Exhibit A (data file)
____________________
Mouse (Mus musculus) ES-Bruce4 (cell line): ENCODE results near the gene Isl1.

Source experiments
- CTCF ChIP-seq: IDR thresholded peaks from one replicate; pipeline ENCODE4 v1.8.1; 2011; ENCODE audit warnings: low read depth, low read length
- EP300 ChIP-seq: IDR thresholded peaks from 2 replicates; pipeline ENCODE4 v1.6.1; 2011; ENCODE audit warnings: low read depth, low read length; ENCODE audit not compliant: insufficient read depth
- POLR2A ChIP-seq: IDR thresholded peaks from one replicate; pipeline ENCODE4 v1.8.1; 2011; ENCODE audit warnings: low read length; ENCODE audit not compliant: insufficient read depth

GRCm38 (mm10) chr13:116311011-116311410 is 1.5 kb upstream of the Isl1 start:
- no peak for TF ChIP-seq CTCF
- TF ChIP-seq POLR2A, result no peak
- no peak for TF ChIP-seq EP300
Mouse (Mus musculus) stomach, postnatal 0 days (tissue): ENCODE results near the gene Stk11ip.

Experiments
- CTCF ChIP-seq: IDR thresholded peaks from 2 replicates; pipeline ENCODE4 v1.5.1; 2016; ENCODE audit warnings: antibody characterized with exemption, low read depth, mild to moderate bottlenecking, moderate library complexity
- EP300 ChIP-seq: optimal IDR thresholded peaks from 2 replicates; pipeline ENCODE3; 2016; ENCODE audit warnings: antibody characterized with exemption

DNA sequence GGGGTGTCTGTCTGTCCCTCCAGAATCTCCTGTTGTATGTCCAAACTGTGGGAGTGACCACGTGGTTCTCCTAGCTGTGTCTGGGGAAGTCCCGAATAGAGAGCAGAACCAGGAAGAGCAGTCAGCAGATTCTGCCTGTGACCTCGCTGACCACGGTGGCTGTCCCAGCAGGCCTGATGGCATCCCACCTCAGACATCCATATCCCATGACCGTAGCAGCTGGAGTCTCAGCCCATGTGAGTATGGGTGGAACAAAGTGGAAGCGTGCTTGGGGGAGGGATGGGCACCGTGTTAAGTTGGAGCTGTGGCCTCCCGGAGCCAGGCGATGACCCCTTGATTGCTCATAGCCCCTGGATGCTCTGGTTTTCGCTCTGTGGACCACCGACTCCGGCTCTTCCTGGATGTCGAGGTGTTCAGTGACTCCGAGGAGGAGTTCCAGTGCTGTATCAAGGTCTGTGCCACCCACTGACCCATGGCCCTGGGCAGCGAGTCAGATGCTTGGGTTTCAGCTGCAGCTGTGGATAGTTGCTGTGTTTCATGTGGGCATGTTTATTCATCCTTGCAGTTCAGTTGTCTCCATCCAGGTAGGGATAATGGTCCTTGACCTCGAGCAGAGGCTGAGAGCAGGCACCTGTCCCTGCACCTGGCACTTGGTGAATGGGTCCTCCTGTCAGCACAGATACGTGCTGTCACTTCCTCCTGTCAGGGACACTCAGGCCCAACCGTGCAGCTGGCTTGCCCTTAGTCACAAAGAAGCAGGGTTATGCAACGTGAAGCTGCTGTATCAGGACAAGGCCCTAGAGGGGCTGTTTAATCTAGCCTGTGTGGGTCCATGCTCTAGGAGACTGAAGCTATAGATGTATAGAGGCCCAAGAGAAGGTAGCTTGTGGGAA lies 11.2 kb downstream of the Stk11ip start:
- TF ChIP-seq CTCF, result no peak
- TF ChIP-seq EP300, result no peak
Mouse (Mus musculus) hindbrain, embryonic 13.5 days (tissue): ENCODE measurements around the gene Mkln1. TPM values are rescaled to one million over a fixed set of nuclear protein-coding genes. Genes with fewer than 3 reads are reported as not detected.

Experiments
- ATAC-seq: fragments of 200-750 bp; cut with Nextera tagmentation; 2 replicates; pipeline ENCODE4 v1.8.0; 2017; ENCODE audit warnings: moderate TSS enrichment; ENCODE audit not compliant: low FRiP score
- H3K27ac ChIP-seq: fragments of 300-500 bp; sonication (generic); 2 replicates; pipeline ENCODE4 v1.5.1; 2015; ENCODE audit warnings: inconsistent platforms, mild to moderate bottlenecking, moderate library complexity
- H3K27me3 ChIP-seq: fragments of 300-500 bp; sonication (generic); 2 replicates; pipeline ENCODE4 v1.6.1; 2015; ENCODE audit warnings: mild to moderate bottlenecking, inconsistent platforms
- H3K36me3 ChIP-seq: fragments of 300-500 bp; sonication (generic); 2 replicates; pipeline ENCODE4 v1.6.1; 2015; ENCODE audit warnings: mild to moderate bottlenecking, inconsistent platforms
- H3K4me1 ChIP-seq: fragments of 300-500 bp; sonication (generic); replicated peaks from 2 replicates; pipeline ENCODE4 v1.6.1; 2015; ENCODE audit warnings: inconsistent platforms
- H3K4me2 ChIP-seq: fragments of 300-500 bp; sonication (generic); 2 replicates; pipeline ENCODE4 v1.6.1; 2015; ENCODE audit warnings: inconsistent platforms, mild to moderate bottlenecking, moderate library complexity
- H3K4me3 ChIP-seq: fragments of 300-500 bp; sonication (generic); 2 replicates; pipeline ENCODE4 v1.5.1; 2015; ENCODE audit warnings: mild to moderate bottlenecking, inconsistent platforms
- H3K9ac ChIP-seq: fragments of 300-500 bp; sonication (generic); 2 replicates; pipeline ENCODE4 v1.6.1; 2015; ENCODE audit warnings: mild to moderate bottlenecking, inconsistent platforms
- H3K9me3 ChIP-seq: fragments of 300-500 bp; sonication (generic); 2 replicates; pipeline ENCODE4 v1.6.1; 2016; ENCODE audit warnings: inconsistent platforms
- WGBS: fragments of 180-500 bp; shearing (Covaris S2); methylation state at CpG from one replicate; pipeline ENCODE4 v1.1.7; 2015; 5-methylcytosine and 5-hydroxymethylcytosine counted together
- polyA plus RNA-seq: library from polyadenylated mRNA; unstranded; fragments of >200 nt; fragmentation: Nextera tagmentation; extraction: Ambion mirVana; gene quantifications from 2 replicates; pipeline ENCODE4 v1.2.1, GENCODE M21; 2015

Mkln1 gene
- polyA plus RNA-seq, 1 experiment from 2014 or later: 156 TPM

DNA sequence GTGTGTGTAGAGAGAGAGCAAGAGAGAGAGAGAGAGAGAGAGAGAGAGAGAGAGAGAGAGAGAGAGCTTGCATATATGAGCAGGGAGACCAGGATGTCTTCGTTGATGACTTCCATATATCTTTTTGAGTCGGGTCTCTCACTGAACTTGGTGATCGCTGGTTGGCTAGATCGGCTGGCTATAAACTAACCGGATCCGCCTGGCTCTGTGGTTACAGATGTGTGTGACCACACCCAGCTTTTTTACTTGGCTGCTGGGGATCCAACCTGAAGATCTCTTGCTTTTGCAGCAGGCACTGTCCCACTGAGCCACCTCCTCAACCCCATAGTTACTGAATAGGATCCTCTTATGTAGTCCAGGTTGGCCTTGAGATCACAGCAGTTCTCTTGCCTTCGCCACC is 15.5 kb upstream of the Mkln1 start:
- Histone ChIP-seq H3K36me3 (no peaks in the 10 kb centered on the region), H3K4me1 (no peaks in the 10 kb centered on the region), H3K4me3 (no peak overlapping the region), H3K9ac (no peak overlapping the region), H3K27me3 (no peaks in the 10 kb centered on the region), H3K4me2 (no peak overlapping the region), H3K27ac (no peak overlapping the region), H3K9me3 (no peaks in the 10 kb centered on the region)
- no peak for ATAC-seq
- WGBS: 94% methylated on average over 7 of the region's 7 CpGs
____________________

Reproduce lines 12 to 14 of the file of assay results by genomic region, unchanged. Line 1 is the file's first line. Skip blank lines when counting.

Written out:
- CTCF ChIP-seq: IDR thresholded peaks from 2 replicates; pipeline ENCODE4 v1.5.1; 2016; ENCODE audit warnings: antibody characterized with exemption, low read depth, mild to moderate bottlenecking, moderate library complexity
- EP300 ChIP-seq: optimal IDR thresholded peaks from 2 replicates; pipeline ENCODE3; 2016; ENCODE audit warnings: antibody characterized with exemption

DNA sequence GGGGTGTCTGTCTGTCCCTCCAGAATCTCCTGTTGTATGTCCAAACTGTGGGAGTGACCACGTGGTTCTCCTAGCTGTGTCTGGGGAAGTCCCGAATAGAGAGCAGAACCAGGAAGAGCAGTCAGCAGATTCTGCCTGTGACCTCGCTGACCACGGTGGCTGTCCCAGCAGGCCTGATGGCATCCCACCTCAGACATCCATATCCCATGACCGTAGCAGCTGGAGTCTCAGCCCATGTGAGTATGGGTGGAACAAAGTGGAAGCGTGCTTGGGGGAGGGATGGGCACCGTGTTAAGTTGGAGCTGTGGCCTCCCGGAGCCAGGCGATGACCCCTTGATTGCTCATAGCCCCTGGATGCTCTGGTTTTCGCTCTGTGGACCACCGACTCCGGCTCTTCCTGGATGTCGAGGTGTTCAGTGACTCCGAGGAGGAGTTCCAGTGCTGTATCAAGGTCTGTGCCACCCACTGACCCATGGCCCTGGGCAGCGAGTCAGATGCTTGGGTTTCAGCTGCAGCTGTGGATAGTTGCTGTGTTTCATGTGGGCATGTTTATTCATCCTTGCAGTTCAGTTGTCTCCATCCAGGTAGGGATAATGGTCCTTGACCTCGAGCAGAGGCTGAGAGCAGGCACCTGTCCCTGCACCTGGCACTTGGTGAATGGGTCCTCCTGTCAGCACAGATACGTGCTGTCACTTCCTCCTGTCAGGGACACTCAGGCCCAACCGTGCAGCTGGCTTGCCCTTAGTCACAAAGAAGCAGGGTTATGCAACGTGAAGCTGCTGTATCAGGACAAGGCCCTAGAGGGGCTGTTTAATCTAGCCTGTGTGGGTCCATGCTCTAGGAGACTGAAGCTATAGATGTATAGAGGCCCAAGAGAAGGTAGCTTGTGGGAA lies 11.2 kb downstream of the Stk11ip start: